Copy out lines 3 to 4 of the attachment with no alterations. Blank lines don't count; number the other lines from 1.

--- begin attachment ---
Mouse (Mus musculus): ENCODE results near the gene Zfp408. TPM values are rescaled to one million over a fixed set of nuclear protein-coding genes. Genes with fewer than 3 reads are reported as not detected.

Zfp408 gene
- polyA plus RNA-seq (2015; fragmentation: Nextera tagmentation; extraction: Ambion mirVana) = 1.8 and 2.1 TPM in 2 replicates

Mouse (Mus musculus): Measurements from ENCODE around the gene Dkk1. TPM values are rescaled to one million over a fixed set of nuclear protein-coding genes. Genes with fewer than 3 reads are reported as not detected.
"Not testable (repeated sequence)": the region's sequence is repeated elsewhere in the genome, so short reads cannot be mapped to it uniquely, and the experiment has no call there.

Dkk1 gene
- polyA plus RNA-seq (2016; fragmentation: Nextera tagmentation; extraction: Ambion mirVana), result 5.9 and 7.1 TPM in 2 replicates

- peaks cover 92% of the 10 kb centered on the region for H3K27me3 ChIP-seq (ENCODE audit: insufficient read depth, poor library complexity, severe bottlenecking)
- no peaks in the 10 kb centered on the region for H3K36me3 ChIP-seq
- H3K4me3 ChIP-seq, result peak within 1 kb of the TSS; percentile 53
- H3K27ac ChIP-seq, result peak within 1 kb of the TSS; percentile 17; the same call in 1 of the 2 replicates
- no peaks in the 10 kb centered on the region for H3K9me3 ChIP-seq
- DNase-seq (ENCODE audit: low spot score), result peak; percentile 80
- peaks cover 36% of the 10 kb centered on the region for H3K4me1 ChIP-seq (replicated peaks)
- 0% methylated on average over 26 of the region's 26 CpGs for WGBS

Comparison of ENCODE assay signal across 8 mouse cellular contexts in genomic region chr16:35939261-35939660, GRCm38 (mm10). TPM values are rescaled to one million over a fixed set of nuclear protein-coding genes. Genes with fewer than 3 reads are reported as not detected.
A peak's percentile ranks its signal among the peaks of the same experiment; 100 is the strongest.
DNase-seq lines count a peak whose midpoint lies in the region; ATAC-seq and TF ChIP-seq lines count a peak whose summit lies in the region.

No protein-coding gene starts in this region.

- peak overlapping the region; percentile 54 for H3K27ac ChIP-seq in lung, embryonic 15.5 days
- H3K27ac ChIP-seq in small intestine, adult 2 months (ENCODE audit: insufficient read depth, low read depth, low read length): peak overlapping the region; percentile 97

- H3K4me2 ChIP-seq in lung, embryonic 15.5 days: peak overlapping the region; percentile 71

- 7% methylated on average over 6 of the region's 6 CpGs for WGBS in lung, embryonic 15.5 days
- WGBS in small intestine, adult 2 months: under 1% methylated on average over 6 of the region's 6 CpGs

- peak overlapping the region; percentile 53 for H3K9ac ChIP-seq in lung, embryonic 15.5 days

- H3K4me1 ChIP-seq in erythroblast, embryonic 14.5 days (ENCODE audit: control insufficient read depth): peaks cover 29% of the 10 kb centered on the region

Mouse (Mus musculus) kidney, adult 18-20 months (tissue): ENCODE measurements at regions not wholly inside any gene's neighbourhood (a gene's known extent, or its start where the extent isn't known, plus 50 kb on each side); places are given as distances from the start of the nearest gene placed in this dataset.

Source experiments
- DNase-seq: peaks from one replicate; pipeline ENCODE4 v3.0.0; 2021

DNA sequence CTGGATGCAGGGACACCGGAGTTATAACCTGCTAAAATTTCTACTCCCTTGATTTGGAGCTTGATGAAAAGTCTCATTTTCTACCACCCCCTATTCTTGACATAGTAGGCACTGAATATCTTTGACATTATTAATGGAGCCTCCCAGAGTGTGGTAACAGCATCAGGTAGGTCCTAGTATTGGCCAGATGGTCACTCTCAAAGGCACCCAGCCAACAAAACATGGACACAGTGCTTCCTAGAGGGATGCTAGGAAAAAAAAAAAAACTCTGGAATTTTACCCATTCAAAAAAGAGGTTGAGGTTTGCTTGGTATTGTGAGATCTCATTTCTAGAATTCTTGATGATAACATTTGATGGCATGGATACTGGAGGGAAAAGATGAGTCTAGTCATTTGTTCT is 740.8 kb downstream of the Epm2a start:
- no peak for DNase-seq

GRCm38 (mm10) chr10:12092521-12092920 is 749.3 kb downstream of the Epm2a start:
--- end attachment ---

- polyA plus RNA-seq (2015; fragmentation: Nextera tagmentation; extraction: Ambion mirVana) = 1.8 and 2.1 TPM in 2 replicates

Mouse (Mus musculus): Measurements from ENCODE around the gene Dkk1. TPM values are rescaled to one million over a fixed set of nuclear protein-coding genes. Genes with fewer than 3 reads are reported as not detected.